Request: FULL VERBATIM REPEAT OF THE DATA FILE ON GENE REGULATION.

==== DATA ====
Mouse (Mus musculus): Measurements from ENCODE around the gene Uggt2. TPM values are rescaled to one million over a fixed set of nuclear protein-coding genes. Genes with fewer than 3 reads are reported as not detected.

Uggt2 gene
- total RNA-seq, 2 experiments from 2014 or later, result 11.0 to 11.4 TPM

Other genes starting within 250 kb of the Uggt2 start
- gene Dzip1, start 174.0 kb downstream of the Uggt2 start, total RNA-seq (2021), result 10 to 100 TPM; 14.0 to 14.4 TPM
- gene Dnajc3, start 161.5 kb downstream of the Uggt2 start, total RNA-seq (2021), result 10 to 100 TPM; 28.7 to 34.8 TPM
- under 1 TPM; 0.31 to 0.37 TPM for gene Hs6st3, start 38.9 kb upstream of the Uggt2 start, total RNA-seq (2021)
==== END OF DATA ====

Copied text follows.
Mouse (Mus musculus): Measurements from ENCODE around the gene Uggt2. TPM values are rescaled to one million over a fixed set of nuclear protein-coding genes. Genes with fewer than 3 reads are reported as not detected.

Uggt2 gene
- total RNA-seq, 2 experiments from 2014 or later, result 11.0 to 11.4 TPM

Other genes starting within 250 kb of the Uggt2 start
- gene Dzip1, start 174.0 kb downstream of the Uggt2 start, total RNA-seq (2021), result 10 to 100 TPM; 14.0 to 14.4 TPM
- gene Dnajc3, start 161.5 kb downstream of the Uggt2 start, total RNA-seq (2021), result 10 to 100 TPM; 28.7 to 34.8 TPM
- under 1 TPM; 0.31 to 0.37 TPM for gene Hs6st3, start 38.9 kb upstream of the Uggt2 start, total RNA-seq (2021)